“This day the LORD your God commands you to do these statutes and ordinances. You shall therefore be careful to do them with all your heart and with all your soul.”


“You have today declared the LORD to be your God, and that you would walk in His ways and keep His statutes, His commandments and His ordinances, and listen to His voice.”

Michael Grisanti: By embracing this covenantal relationship with Yahweh, the nation of Israel affirms a reality and an intention. The reality is that Yahweh is their God. This fact of relationship is not an obligation that Yahweh accepts but a commitment that he makes. The “central covenant reality” (Wright, Deuteronomy, 272) is that Yahweh perfectly fulfills his role as the God of his people by caring for their welfare, protecting them, and guaranteeing their future destiny. The other side of that “covenantal formula” is that Israel is his people. Their promises to “walk,” “keep,” and “obey” are the means by which they can demonstrate their identity as the people of Yahweh to the surrounding nations.


A. (:18) God’s Valuation of His Chosen People

1. (:18a) A Treasured Possession in Accordance with God’s Promises

“And the LORD has today declared you to be His people,

a treasured possession, as He promised you,”

Jack Deere: To be the Lord’s treasured possession (cf. 7:6; 14:2; Ps. 135:4; Mal. 3:17) meant that He would exalt Israel high above all the nations (cf. Deut. 28:1). Through disobedience and rebellion, generation after generation of Israelites forfeited their right to be exalted over the nations. But Isaiah wrote that Israel’s rebellion would not continue forever, for the Lord will raise up a generation of faithful Israelites in the future who will enjoy God’s grace in a golden age of blessing (Isa. 60-62). That age is commonly called the Millennium.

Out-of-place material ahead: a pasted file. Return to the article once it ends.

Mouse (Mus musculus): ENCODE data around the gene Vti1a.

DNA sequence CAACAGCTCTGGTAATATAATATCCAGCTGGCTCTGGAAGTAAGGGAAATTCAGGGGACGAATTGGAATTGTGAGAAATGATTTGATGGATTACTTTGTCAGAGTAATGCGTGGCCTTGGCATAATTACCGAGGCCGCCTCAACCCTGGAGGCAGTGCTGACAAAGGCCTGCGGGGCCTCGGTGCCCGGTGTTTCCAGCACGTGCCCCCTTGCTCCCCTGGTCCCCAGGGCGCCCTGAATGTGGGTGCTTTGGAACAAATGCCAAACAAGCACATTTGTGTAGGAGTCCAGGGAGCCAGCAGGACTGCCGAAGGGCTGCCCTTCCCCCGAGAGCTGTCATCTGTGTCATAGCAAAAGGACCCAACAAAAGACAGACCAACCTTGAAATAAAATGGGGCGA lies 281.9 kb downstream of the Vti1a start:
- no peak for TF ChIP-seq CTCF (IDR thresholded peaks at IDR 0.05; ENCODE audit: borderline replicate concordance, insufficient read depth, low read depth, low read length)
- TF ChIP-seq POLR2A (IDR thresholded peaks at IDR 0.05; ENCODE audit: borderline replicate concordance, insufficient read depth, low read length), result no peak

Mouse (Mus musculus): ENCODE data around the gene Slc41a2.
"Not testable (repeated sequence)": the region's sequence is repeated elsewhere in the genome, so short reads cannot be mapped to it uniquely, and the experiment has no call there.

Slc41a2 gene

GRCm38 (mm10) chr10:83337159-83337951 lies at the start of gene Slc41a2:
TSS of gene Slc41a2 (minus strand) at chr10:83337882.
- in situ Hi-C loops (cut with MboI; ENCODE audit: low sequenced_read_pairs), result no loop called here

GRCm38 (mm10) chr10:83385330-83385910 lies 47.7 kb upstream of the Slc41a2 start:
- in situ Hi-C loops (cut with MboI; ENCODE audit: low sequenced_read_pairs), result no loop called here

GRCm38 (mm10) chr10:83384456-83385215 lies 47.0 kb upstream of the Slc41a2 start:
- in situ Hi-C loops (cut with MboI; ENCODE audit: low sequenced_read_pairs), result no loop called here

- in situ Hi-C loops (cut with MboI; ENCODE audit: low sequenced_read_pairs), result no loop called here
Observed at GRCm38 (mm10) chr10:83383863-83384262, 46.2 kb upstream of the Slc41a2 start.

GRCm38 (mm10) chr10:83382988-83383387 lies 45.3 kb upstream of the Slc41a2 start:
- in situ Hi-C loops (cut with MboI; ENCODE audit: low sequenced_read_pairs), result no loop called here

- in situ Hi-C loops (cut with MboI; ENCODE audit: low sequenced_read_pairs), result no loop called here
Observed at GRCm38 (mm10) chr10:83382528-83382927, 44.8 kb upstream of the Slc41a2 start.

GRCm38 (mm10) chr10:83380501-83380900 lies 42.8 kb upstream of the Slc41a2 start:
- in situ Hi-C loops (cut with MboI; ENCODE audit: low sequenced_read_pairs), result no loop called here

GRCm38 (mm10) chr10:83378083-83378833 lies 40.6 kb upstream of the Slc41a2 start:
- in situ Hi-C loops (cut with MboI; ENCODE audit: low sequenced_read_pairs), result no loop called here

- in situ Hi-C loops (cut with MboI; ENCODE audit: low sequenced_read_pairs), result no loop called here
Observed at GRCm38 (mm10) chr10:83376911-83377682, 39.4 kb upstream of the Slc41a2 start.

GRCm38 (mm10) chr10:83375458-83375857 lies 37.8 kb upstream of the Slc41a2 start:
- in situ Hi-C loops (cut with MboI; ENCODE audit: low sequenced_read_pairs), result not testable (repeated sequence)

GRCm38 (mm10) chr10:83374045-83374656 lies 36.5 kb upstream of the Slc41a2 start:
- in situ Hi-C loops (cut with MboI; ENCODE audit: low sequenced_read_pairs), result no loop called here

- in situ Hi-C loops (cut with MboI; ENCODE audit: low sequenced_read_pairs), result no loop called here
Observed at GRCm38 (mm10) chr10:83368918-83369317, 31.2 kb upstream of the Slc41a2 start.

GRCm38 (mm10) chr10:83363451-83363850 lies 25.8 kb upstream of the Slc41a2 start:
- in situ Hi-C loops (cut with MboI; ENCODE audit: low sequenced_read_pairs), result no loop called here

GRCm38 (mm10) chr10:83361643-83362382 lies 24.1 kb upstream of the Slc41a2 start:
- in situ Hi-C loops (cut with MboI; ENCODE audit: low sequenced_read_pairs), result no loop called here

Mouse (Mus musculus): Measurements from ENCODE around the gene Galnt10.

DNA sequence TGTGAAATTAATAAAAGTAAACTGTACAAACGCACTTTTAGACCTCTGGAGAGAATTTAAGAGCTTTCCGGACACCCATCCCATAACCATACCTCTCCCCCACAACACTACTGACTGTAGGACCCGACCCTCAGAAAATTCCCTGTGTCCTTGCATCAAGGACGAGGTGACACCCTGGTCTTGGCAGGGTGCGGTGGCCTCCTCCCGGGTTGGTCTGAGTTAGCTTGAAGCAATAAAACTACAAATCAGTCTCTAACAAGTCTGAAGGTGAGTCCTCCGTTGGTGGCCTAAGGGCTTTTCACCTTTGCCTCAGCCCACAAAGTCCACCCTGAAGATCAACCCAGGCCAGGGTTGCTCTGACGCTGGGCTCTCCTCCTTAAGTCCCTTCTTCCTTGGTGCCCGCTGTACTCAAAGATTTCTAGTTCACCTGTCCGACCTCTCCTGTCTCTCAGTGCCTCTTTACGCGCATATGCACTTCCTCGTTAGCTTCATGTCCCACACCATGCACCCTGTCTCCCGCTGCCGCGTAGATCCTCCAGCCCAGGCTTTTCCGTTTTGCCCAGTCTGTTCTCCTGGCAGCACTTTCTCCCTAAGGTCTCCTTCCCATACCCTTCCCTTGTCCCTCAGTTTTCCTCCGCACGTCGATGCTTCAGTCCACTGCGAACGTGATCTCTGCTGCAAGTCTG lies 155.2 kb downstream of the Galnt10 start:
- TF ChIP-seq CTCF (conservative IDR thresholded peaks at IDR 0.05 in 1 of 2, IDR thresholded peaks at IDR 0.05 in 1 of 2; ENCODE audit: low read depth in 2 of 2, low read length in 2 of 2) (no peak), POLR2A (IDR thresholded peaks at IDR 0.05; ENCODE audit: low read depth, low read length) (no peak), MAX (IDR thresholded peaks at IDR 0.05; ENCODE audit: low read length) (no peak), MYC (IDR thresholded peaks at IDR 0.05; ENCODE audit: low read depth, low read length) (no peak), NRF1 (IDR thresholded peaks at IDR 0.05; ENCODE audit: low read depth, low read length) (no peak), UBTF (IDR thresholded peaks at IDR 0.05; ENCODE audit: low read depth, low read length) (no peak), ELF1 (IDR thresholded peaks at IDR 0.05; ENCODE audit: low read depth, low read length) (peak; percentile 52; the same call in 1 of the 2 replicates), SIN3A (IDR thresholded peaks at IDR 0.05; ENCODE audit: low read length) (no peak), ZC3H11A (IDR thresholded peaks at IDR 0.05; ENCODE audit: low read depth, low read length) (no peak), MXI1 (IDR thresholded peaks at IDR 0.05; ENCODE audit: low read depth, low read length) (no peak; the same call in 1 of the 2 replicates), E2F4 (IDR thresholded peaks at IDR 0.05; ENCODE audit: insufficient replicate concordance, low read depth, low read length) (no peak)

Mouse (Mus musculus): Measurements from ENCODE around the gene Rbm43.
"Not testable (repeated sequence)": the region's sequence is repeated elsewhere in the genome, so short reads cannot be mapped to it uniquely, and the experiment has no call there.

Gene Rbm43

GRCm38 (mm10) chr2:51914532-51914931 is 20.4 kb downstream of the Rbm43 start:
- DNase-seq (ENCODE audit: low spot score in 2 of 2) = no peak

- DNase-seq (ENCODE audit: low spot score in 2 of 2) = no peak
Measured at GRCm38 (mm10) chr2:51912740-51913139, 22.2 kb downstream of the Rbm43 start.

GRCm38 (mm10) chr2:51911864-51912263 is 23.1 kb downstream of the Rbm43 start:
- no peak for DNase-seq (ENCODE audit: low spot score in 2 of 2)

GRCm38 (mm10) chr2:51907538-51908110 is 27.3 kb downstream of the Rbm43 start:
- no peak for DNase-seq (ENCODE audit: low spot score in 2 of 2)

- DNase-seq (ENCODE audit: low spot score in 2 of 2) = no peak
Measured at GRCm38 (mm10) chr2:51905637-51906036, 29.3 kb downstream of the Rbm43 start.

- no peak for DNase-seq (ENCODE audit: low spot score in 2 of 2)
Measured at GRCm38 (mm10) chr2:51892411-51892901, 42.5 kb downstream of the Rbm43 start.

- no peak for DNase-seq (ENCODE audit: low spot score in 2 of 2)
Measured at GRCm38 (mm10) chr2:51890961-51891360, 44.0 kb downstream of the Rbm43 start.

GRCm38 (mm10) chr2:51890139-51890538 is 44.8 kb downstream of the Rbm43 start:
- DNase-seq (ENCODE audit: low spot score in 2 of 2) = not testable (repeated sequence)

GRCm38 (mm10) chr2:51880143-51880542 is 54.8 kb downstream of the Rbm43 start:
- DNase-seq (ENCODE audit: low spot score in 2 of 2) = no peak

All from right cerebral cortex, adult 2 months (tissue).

2. (:18b) Called to Obedience to God’s Law

“and that you should keep all His commandments;”

B. (:19) God’s Vision for His Chosen People

1. (:19a) Elevated above All Nations

“and that He shall set you high above all nations which He has made, for praise, fame, and honor;”

Michael Grisanti: All three terms occur in Jeremiah 13:11 and 33:9 in a slightly different order (“fame . . . praise . . . honor”). In Jeremiah 13 Yahweh affirms that he commissioned Israel “to be my people for my renown and praise and honor” and then indicts his covenantal nation for rejecting this role. In ch. 33, which is similar to the present passage, Yahweh looks forward to the day when the city of Jerusalem will bring him “renown, joy, praise and honor before all nations on earth.” Bringing glory to Yahweh before every inhabitant of the world is the ultimate goal of Yahweh’s relationship with his covenantal people.

2. (:19b) Consecrated to Holiness

“and that you shall be a consecrated people to the LORD your God, as He has spoken.”

Peter Craigie: Israel, remaining faithful to the covenant God, would be renowned among other nations, not because of inherent merit, but because the covenant community would reflect the glory of the covenant God in its national life. This glory was the potential of the community of God’s people; but in the two chapters that follow, a solemn warning is issued concerning the natural disasters that would fall upon Israel in the event of unfaithfulness to the covenant God.

Bruce Hurt: This is the ultimate goal for Israel, to be a holy people, a people set apart from the profane godless world and unto the true God of this world. They would be His instrument with which He could bless the world and ultimately through whom would come the Messiah, the Savior of the world. So I agree with Utley’s comment that this passage is Israel’s “GREAT COMMISSION VERSE,” the OT version of Mt 28:19-20+.